Schools actively engage with parents and community members from diverse backgrounds to support the engagement and learning of their children this will enable the classroom to become an independent space which promotes open dialogue and communication to allow for personal and social education and will also encourage a cooperative learning. Students will develop an understanding andrespectfor different cultures, religions, values and views, as they are able to understand and see the similarities between their own cultural backgrounds and other cultures and relate to them.

Diverse cultural backgrounds of all students are recognised and valued so no students are being left out but will be given the opportunity to express and share their own cultural background and build on their prior knowledge in a diverse and meaningful way this will enable students to gain confidence in their self image. The inference are the approach will analyse the cultural similarities, it is human nature that having something in common always attract interest and will create a diverse society within the classroom. Students will view that culture is a web of interrelationships and will provide meaning to and a framework for their existence in a particular society”. (Thanman , 2001). Pacific education must prepare our children for the reality of life beyond the walls of the classroom, the schoolyard and their familiar society; they must be a prepared for the complex life beyond their comfort zone, but to prepare them to inculcate values and character that would enable full and positive participation in both local cultural community life and in the global community.

However, there is yet another perspective of the issue concerning the idea of sharing cultural experiences of student which are the challenges teachers will face when utilizing the idea. It is always best to speculate and evaluate the idea of adopting changes and the pedagogy used. In spite of the importance highlighted of the idea of sharing cultural experiences let us not overlook the challenges which the teacher will be facing.

Challenges that I may be facing as a teacher are to mention a few are; trying to get to know all the cultural background of all my students and not leaving one behind due to my lack of knowledge and understanding, coming to terms with my own cultural beliefs, religion and values into accepting other beliefs, religions and values and the limited understanding of what curriculum reform was about and unable to satisfactorily implement the new curricula.

Trying to get to know all the cultural background of all my students and not leaving one behind due to my lack of knowledge and understanding, is as a teacher, more research, planning and extrahard workhave to be carried out. As some cultural experiences maybe dominant than the other, as a teacher I have to try to balance them out and be resourceful and creative in planning activities to be made as equally interesting and not letting one culture dominate the other. Coming to terms with my own cultural background, religion and values and accepting other beliefs, religions and values.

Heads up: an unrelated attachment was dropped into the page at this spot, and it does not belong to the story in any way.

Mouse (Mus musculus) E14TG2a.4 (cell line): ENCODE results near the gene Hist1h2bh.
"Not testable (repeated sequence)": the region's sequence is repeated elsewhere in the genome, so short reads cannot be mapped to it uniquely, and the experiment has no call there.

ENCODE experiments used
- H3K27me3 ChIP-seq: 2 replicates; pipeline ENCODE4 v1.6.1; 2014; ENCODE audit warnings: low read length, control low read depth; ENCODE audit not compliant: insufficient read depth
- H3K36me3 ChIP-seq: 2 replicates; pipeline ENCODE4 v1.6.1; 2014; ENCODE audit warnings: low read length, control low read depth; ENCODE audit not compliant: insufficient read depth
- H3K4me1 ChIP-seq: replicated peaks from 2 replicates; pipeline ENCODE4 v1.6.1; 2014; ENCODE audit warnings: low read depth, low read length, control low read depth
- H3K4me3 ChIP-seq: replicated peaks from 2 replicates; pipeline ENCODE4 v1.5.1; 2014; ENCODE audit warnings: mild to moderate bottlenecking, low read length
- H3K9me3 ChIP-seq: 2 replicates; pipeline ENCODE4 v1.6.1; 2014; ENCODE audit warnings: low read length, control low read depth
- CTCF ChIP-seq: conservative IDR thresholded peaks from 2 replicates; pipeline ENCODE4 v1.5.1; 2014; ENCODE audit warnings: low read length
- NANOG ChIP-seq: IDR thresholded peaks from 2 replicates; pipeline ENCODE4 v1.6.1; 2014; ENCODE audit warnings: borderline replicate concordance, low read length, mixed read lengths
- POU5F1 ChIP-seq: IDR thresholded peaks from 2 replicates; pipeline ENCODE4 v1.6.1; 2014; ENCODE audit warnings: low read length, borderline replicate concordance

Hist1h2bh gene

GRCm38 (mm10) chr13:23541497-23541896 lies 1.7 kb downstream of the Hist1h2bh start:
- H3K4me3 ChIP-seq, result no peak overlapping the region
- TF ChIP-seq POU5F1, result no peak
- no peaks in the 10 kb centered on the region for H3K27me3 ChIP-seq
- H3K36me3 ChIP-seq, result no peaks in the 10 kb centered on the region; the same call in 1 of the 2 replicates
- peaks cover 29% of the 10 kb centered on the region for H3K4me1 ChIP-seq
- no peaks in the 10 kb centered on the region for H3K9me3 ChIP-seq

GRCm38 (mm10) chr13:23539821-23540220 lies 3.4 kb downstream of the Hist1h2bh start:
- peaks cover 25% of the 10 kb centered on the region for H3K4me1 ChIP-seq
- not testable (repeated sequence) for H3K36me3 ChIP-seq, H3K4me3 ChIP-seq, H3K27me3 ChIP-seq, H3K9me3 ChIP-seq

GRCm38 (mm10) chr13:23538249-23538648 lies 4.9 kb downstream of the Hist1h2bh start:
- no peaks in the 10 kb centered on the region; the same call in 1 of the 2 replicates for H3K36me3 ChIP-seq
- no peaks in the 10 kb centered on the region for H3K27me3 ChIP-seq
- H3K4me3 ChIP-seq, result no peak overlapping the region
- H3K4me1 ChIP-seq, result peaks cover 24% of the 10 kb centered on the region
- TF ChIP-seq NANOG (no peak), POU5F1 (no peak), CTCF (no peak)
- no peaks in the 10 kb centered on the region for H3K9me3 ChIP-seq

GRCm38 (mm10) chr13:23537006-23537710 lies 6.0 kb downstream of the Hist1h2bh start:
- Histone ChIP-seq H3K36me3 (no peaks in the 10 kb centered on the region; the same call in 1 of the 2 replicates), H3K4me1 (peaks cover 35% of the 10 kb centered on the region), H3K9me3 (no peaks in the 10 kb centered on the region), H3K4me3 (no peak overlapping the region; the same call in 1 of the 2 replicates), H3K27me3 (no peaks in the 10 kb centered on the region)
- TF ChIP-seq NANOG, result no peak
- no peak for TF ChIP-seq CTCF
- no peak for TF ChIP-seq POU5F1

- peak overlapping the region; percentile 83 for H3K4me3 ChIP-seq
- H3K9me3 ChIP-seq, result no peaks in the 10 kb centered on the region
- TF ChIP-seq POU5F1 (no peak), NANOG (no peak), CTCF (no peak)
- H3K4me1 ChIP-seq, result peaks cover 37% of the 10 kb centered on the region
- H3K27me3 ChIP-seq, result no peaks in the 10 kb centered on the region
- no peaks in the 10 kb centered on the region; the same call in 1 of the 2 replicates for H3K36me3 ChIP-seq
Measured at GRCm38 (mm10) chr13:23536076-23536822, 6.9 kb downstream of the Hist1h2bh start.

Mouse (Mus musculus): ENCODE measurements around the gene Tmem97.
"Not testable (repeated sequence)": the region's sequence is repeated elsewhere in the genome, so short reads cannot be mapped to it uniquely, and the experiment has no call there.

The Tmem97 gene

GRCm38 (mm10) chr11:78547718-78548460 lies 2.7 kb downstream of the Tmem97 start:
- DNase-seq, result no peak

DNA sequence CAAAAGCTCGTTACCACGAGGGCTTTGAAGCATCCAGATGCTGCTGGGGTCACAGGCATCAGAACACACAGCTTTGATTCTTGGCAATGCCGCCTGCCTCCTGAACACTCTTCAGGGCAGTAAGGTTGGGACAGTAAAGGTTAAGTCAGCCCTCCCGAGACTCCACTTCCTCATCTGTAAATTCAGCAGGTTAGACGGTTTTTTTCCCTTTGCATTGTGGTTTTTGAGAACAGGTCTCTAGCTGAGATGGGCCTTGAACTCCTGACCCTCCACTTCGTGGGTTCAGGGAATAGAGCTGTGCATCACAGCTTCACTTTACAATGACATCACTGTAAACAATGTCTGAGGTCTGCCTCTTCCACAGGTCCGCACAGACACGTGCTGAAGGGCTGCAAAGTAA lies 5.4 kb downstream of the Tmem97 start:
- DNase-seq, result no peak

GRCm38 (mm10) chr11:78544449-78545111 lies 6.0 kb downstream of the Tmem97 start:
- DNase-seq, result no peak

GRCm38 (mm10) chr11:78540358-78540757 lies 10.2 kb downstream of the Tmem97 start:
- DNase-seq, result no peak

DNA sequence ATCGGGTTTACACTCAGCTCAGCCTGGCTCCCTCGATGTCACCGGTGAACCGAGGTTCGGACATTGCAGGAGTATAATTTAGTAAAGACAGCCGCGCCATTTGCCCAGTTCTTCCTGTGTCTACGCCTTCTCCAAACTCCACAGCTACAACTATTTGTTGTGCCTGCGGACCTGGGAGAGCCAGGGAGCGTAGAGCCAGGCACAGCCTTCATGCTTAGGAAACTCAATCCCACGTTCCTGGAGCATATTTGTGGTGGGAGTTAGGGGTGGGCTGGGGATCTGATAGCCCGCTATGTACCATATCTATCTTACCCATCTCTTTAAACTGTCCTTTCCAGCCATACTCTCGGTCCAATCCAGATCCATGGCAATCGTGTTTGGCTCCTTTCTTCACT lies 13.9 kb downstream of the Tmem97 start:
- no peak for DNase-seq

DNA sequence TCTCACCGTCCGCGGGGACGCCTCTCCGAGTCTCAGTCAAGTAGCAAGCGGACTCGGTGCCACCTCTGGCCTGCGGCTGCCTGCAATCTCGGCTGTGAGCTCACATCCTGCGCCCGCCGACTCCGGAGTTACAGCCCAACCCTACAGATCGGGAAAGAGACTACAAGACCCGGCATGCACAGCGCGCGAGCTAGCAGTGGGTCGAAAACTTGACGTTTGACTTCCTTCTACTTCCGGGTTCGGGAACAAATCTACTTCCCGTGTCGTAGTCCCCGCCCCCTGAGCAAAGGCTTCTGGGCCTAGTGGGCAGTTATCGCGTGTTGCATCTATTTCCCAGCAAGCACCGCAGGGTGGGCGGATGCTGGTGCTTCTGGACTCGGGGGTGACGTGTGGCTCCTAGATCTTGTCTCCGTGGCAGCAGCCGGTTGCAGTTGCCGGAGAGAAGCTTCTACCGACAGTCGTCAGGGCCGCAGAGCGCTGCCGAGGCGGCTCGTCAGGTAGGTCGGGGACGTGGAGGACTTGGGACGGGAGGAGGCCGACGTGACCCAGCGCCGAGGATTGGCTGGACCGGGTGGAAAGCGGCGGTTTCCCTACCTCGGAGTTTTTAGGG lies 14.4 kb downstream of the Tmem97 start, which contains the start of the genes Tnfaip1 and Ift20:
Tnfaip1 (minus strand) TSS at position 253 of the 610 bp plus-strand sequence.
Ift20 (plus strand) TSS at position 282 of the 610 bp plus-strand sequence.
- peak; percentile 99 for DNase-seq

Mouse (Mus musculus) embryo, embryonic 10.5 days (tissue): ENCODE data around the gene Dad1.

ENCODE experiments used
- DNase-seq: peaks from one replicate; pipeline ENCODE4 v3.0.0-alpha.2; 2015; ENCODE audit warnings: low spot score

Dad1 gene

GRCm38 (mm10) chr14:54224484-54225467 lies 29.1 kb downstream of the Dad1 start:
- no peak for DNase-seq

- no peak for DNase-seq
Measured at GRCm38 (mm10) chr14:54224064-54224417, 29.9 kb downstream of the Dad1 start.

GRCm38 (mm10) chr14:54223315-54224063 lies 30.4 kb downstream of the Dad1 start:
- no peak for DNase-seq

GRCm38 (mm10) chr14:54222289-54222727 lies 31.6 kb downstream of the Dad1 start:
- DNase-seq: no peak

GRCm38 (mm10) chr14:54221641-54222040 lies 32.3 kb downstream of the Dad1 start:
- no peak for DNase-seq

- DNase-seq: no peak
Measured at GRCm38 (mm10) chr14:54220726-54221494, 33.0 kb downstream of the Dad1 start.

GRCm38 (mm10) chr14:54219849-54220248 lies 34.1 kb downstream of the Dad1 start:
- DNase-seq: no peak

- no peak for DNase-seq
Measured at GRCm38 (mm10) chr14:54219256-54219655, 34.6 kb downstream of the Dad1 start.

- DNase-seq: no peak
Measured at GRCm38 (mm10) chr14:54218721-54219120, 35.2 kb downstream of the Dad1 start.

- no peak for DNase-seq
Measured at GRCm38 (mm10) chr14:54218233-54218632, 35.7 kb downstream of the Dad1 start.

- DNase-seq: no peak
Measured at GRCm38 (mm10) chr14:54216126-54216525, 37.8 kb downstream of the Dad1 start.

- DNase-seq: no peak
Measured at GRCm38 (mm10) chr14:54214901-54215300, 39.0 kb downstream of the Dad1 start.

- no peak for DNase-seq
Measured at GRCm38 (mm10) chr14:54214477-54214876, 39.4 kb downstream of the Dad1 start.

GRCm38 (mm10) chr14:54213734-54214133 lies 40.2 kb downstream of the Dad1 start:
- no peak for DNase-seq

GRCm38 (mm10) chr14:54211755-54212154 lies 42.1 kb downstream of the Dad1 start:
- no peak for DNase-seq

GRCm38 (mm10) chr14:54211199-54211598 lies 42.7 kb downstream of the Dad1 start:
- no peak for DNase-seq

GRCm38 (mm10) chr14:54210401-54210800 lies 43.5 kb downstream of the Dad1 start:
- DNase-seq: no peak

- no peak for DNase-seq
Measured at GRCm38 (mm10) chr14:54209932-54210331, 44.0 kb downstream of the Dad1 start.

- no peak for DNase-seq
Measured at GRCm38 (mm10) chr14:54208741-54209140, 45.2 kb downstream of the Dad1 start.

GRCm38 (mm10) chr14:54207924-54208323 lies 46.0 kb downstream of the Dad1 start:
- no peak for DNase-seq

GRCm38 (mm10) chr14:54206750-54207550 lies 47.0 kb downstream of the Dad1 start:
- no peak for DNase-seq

As an adult without the opportunity of a culturally diverse upbringing or teacher training on the issue, it will be a challenge to understand and interrelate with other cultural beliefs especially when it comes to religion and beliefs. While moulding my students to be culturally diverse I will be going through the same process and learning myself. The limited understanding of what curriculum reform was about and unable to satisfactorily implement the new curricula of ‘ culturally inclusive curriculum’.

Due to my lack of knowledge of other cultural backgrounds, it will be a challenge to implement or even teach the new cultural inclusive curricula. In conclusion, culturally inclusive curriculum is an important approach in this modern time, as even though there will be challenges when teachers are actually facilitating the sharing of cultural experiences within the classroom. Culture inclusive in our curricula is becoming a demand due to the increase of multicultural backgrounds of students which has brought attention to educators to take action on the issue.

Diverse cultures in Pacific schools is increasing so let us use this as an opportunity to prepare our children to be able to strive in the wider global network. Bibliography Ministry of Education, Solomon Islands. 2002. Education strategic plan 2002- 2004. Government of Solomon Islands, Solomon Is. Thaman, K. H. (1988). Ako and Faiako: cultural values, educational ideas and teachers’ role perceptions in Tonga. Unpublished PhD thesis, University of the South Pacific, Suva. Thanman, K. T. (2001). Culturally inclusive teacher education in Oceania. International Education Journel, 26 (5), 1-2.